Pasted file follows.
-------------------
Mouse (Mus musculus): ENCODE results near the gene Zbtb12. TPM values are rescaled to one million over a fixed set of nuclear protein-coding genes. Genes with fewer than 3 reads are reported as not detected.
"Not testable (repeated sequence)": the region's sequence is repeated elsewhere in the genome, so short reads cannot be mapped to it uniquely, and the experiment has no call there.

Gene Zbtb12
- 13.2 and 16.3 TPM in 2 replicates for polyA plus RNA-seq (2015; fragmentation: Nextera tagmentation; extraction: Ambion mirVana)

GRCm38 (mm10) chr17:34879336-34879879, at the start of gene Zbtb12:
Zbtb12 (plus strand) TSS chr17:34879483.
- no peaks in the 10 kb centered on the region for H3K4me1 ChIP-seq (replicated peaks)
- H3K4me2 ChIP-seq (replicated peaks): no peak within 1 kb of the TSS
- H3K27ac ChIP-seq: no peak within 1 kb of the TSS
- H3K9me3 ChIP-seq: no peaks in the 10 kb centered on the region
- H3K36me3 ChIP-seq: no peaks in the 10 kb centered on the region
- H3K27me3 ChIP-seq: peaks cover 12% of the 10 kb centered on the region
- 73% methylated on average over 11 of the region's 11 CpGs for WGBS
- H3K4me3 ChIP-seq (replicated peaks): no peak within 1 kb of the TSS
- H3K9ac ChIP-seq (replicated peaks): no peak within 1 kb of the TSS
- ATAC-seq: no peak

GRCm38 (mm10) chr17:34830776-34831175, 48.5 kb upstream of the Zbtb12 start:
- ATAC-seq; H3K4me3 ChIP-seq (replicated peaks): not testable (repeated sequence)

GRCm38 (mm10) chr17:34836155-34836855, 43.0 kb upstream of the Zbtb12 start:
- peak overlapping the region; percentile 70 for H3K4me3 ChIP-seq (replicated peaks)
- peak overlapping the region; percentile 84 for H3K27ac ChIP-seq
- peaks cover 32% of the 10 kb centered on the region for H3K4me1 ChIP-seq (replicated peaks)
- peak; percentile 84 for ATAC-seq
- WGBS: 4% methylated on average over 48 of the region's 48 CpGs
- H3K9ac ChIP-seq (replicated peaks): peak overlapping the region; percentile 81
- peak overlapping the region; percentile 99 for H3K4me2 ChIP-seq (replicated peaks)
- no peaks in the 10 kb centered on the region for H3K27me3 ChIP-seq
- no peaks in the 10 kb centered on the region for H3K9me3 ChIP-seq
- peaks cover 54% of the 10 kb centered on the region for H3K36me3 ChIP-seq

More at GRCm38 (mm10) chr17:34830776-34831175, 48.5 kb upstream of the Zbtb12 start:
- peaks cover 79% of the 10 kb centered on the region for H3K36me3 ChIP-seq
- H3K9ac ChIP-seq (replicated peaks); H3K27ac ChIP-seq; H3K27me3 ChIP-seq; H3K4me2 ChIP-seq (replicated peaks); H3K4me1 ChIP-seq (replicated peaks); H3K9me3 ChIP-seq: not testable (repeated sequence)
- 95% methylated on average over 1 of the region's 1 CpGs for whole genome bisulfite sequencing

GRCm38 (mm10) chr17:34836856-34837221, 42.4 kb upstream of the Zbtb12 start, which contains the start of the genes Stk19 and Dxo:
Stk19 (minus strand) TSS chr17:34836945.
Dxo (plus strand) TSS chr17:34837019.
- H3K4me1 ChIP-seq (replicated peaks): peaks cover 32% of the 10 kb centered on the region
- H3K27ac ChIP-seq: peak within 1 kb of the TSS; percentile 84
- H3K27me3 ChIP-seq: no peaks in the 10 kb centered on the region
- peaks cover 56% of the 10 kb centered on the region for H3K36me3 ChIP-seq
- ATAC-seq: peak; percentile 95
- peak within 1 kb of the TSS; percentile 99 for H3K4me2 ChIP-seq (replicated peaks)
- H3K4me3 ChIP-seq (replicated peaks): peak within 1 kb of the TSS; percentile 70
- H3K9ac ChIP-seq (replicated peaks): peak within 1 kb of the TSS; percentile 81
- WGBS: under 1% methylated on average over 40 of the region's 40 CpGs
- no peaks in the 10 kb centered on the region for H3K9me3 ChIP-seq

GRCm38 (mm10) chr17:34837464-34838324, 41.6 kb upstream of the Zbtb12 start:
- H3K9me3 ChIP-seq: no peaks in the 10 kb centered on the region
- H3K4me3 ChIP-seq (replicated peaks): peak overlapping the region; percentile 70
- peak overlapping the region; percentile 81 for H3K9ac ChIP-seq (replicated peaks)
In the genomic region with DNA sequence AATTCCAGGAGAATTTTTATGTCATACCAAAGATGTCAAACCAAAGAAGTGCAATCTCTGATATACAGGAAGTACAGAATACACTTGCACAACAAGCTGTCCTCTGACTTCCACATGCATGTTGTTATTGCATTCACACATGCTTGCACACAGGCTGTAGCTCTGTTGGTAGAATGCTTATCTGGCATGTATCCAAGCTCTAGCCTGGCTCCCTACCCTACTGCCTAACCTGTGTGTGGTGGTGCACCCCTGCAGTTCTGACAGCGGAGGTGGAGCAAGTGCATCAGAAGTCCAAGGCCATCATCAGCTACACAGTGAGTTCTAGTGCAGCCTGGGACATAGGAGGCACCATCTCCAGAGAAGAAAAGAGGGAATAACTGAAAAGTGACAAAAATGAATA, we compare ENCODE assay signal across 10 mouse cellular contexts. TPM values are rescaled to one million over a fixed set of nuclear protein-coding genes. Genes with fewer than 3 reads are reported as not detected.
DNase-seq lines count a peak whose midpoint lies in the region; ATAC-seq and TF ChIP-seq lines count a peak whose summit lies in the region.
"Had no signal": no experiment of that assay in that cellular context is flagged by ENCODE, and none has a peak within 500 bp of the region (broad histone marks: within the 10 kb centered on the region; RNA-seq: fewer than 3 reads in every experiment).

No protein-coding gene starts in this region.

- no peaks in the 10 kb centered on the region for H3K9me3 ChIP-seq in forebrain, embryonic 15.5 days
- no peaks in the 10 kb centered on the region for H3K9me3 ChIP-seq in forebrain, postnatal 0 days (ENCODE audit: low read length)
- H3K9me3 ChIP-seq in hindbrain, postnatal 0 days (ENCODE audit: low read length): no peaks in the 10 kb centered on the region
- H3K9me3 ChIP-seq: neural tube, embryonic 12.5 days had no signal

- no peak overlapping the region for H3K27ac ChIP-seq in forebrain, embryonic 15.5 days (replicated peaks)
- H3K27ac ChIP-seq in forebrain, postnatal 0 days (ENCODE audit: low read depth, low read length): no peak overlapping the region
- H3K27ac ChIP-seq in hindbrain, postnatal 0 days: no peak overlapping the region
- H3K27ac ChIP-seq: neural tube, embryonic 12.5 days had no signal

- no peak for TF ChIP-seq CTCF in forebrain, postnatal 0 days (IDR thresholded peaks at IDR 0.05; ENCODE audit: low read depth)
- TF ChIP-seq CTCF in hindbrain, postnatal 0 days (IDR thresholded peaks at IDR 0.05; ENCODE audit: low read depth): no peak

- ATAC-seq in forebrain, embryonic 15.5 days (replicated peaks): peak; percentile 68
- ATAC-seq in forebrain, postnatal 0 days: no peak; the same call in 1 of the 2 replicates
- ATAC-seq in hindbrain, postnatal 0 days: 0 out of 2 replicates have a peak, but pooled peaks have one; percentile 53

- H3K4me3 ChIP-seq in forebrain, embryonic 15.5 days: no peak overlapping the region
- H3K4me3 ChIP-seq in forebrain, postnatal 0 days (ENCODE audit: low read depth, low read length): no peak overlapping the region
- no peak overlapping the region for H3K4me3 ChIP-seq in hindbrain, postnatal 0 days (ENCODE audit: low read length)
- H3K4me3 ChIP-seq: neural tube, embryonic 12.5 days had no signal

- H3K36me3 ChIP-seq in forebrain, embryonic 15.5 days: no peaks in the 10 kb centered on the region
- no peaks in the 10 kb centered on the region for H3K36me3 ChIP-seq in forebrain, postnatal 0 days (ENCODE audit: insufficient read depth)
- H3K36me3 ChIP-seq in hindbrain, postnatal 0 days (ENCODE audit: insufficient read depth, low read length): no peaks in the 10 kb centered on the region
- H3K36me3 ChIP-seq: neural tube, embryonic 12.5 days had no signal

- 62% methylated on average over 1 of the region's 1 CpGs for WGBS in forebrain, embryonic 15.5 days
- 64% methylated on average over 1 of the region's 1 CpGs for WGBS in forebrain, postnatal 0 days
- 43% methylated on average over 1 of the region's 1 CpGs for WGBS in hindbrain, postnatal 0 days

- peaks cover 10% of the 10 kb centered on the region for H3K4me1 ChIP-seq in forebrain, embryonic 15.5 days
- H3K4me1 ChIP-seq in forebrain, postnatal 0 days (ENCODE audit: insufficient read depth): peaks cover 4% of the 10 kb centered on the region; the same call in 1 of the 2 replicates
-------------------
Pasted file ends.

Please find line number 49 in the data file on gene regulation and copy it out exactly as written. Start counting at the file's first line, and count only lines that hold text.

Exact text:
- H3K4me3 ChIP-seq (replicated peaks): peak overlapping the region; percentile 70